Seven or eight years ago, I shocked a large group of my Pagan friends. I was at a small festival in Oklahoma that happened to take place during St. Patrick’s Day weekend. I was vending and teaching at this festival (as well as performing my first song) and knew most of the attendees very well. As we were cleaning the dining hall after dinner, I invited everyone down to my vendor table to celebrate St. Patrick’s Day with a drink of Irish whiskey. The look of horror on some of their faces was priceless.
Celebrating “All Snakes’ Day” March 17 as a protest against St. Patrick’s Day has become a sort of tradition among many of us Neo-Pagans. “He didn’t drive us all out!” is the sentiment, referring to the assumption that the “snakes” St. Patrick drove out were really symbols for the Druids. However, unlike most religions, Neo-Pagans are a relentlessly self-examining lot; we’re keenly interested in historical and archeological findings that may support or undermine the assumptions we’ve built our beliefs and practices upon. As a response, there’s a growing counter-movement to All Snakes’ Day based on two arguments: 1) St. Patrick wasn’t in fact the cruel, genocidal destroyer of Druids he’s been portrayed as, and 2) the snakes he allegedly drove out didn’t stand for anything; it’s just a fairy tale explaining why there aren’t any real snakes in Ireland.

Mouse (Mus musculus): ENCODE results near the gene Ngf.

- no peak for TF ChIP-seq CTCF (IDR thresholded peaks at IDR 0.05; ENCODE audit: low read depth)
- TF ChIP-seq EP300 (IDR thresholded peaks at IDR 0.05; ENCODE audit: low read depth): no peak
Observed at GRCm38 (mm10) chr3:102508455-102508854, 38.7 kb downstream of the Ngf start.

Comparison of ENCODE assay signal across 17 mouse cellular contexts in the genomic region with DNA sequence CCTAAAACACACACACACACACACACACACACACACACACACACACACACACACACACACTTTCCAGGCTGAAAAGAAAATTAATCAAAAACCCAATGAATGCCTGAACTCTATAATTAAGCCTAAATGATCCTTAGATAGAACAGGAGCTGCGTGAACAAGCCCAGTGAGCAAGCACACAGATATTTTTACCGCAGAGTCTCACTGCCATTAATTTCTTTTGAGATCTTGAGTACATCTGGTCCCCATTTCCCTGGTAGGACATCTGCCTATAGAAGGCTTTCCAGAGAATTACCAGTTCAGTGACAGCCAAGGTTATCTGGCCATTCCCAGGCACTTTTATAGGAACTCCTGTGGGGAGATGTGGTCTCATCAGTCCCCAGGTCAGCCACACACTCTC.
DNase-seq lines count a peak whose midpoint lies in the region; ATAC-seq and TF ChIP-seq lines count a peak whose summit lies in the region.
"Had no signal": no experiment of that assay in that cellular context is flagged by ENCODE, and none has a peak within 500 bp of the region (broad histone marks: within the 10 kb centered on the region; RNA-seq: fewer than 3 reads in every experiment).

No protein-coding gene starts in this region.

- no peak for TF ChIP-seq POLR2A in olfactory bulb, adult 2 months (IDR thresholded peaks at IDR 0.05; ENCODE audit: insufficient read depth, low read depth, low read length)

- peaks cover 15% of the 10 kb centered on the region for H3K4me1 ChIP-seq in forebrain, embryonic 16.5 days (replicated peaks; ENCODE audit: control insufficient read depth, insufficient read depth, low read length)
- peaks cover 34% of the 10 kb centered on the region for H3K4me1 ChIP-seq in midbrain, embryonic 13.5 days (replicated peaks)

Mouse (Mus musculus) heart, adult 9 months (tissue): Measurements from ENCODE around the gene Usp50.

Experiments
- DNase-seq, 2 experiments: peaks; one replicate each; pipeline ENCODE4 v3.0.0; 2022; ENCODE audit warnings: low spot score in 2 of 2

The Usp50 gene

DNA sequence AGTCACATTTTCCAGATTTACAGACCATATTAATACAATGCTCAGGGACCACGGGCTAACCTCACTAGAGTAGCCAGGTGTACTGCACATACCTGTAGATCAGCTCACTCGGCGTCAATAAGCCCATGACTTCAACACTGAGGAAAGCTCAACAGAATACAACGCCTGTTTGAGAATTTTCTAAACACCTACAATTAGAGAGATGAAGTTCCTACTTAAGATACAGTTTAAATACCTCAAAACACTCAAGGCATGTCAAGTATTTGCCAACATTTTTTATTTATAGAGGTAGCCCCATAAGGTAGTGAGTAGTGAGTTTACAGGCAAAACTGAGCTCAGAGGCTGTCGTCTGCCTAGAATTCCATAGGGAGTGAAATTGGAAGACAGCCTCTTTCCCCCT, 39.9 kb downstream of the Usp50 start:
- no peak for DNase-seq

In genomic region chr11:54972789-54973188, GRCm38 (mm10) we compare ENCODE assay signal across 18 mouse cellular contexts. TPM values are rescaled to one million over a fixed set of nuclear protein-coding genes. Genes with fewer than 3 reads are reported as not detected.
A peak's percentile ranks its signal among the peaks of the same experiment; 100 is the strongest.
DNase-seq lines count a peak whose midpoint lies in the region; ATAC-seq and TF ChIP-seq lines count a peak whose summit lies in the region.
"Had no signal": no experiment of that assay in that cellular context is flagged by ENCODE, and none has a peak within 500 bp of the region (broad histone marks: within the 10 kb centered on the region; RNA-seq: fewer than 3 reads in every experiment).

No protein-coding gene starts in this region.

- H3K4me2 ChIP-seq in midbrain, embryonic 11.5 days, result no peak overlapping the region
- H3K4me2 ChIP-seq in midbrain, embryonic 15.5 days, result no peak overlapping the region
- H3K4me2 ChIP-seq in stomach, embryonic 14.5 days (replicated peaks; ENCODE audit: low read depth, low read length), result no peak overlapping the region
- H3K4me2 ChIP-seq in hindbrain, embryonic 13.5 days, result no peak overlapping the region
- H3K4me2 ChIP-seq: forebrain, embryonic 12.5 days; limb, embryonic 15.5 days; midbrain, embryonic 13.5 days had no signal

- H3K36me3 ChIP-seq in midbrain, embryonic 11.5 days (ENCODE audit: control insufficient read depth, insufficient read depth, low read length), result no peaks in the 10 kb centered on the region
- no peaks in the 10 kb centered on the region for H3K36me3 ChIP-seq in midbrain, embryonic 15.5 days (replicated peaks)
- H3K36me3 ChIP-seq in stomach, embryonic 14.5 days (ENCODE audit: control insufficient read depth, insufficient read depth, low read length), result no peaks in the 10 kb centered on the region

Let’s start with Patrick’s reputation. Many Neo-Pagans see him as a sort of Hitler figure, responsible for the destruction of ancient temples, groves, and even many people who practiced the Old Ways. This is understandable, given that the mythology of St. Patrick credits him with battling, cursing, and killing non-believers in a heroic (or barbaric) way (depending on your perspective).
However, these myths have little factual basis, and seem to have been created long after Patrick’s death – a common impulse among hero-makers. As Jason Pitzl-Waters points out in The Wild Hunt blog, “Paganism thrived in Ireland for generations after Patrick lived and died, and, as [Pagan scholar P. Sufenas Virius] Lupus puts it, ‘the ‘final’ Christianization of the culture didn’t take place until the fourteenth century CE.’ There was no Irish pagan genocide, no proof of any great violent Druid purge in Ireland…”...